|shoeleg:: Lecture 204.06 - 6||[Changes] [Calendar] [Search] [Index]|
As we begin to gather more and more doctrines together, we begin to see that they are always, for the theologian, 'best guesses' - they are not flawless, and they do not fit together with airtight seals. As theological thinkers, we do the best we can.
This is especially true for matters such as
which is the technical term for the 'problem of evil,' considered theologically. While we may rightly affirm
as a key attribute of God, even the simplest of glances at the world around us confirms that there is much going on that does not seem to be in accord with what we think of as "God's goodness." The reality of this pushes our theology to try to account for this strange discrepancy:
how can a good and powerful God allow evil?
It is tempting, philosophically and logically, to claim that evil is part of God's creation, that it is a thing. This approach is termed positive evil. It implies that evil has a substance and a reality. While this is in plie with what we might observe in the world, historical Christianity has shied away from such claims, for a variety of reasons:
Because of these difficulties, many key Christian thinkers have instead advocated a
theory of evil. 'Privation' is the 'lack' of something - when you have a privation of food, you starve. Some theologians have found this helpful because, while a privation is not technically a 'thing' in itself, it can still exert effects upon the world.
For example, when you turn off a light switch, you have not started pumping 'darkness' into the room - you have simply removed the light. But by removing the light, an effect is produced in the world. Within this view, darkness (and by extension, evil) is not in itself a thing - it is the
of a thing.
The advantage of such a view is that it gets God out of the difficult situation of being somehow 'responsible' for evil
as a created thing.
God is still responsible for creation, and all created things are good. Evil, not being a created thing (according to this view) can still produce effects in the world, but it has no existence of its own.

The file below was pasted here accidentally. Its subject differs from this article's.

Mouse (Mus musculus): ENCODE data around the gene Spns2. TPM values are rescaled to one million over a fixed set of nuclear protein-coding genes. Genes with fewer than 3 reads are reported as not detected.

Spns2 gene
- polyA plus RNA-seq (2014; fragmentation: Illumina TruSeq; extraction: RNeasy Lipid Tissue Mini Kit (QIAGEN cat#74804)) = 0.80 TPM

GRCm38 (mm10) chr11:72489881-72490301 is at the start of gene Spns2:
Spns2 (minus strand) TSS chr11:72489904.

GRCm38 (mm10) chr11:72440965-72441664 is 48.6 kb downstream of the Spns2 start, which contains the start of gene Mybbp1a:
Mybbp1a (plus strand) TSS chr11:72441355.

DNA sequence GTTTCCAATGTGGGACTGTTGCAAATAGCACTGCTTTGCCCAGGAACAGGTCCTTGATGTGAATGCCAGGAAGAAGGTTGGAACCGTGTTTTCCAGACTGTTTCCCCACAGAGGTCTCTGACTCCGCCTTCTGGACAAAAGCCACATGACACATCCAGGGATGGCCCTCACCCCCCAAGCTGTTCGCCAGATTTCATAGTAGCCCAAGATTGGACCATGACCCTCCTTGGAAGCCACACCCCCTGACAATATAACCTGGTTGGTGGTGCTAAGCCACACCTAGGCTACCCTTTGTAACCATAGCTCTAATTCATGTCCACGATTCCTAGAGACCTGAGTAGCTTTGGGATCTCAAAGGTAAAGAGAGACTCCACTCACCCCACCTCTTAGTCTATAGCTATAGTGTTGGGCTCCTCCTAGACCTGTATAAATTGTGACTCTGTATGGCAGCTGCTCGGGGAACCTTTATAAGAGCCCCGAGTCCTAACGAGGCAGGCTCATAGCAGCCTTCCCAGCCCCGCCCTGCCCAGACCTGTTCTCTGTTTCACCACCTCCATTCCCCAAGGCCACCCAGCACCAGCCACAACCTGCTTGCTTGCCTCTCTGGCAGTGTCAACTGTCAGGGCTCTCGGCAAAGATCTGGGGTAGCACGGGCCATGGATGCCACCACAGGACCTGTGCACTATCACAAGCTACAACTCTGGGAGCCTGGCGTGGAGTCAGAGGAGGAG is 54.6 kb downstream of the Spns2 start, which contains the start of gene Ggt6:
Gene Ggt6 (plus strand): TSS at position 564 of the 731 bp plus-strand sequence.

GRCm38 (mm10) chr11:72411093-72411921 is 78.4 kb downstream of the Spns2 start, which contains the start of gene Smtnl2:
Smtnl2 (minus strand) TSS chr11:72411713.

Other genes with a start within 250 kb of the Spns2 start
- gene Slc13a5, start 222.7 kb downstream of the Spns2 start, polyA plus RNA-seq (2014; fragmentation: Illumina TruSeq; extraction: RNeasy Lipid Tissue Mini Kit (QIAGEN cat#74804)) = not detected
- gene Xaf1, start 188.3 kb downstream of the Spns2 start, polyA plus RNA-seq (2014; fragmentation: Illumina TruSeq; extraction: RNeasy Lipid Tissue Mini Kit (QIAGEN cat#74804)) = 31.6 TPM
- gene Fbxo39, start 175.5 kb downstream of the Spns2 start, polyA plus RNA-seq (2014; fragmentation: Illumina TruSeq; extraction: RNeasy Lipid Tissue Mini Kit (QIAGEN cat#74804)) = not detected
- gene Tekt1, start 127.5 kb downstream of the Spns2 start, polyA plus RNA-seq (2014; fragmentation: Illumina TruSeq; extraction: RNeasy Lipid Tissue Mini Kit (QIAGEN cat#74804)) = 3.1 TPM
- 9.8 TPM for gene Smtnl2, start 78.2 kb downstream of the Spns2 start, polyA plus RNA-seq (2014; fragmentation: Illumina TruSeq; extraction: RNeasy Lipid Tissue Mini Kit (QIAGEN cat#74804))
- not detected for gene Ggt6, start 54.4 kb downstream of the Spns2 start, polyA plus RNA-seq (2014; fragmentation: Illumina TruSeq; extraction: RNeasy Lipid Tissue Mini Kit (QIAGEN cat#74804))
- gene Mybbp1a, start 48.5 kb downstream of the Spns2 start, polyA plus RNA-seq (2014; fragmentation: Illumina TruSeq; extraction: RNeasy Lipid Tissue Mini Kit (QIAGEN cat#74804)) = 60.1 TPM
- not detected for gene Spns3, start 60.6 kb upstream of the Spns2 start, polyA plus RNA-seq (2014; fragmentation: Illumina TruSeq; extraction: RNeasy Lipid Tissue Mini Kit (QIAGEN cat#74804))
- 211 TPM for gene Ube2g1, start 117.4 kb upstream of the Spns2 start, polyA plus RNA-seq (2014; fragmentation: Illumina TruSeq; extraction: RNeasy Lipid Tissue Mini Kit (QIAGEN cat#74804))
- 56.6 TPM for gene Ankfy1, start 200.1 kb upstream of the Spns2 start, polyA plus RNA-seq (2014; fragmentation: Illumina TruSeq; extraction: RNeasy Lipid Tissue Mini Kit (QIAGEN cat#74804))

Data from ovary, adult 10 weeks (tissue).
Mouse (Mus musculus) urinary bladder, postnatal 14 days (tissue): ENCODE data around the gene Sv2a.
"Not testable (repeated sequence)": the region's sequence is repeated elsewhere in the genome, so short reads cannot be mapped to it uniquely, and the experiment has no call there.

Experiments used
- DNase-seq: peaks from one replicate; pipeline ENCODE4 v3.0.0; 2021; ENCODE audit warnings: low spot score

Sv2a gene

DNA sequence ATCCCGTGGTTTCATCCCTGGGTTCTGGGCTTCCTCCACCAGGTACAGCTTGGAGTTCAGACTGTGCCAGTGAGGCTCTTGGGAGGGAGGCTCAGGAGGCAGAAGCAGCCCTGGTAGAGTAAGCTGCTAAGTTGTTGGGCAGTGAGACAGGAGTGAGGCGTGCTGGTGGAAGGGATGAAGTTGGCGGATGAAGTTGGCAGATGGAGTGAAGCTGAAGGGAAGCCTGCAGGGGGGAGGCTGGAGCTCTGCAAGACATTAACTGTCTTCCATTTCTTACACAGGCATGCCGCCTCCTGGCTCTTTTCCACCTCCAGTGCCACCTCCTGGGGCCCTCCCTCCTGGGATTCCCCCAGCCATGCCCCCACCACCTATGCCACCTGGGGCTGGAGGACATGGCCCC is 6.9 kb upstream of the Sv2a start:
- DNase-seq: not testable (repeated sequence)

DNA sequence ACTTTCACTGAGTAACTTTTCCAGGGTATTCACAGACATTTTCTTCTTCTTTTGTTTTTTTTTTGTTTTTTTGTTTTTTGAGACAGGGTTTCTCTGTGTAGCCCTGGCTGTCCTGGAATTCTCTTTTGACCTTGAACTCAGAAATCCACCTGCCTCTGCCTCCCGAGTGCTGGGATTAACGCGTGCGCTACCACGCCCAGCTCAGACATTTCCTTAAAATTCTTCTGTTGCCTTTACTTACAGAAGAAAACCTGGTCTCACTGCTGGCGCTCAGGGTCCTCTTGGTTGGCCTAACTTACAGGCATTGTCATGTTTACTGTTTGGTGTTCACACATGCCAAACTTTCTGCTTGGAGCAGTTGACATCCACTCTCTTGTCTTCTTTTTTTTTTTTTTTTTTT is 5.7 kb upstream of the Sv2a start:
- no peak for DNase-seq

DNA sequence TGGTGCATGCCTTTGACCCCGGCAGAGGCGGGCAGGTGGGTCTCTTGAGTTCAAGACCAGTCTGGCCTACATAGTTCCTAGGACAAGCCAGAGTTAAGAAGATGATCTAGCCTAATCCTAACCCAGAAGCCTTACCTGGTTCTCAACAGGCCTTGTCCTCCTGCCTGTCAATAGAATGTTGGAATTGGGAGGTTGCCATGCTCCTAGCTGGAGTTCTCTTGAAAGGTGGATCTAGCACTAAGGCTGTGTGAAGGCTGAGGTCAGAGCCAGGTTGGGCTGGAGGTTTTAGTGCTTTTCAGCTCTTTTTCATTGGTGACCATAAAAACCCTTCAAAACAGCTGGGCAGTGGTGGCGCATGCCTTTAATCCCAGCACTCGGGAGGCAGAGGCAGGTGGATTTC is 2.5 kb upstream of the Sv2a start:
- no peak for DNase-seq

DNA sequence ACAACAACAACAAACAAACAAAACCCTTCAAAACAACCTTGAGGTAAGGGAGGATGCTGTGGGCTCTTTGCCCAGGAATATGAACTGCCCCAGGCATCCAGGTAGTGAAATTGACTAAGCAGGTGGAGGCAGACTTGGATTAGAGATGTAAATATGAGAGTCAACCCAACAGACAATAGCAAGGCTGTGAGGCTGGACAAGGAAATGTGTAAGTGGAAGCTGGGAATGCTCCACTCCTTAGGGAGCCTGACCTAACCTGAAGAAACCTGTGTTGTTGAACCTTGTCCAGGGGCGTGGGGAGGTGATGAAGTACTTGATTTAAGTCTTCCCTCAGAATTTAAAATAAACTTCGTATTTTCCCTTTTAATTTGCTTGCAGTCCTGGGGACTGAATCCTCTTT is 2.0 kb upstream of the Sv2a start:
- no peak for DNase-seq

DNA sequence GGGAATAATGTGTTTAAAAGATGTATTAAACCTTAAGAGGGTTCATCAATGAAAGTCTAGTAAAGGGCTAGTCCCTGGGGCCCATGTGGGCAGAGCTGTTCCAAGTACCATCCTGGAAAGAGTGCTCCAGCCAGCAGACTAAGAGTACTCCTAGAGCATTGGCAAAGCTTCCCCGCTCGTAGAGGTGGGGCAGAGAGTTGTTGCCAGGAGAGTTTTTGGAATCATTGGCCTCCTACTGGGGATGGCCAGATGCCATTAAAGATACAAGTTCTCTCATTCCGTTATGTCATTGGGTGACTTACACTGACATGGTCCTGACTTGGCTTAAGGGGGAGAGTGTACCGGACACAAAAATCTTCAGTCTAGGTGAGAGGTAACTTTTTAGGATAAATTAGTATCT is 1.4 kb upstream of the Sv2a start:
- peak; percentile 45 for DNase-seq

The difficulty with such a view is that, in looking around the world, it is easy for us to see examples that seem to contradict the notion that evil is not a thing. It seems so mighty, at times, and so real, that we find it hard to agree with the notion of privation as an answer.
Alternately, the privation theory seems to make God responsible for objects but not for effects and consequences. While 'letting God off the hook' for evil, such a move seems to make God a little less powerful.
As we begin to assempble and add to the list of doctrines we will consider in this course, we will find these sorts of difficult moments arise more and more: trying to keep all your doctrines working well together is a bit like trying to keep several floating corks under water at once - some always slip away from you and 'pop up' unexpectedly. Again, in theology we do the best we can; it is important to be responsible and attend properly to consequences, but there is not system or doctrine that can adequately account for everything at once, with no holes.
We performed an exercise in class to demonstrate this - what I called 'the Consequence Game.' It is a technique that can be used anytime to help you think through the
of doctrines. Simply put, as you 'think through' a list of doctrines, make a list of each (God, Sin, Humanity, Creation, etc). Figure out where you are starting (for example, you might take as a starting point "God created the world and called it good")
With that as the point at which you start, look at each other doctrine and ask yourself what it makes sense to say about that doctrine in light of your starting point. Now again, this will not be a perfect, airtight process, but it will help you see what it
to say (and not say) as you try and build a coherent, consistent system of doctrine.
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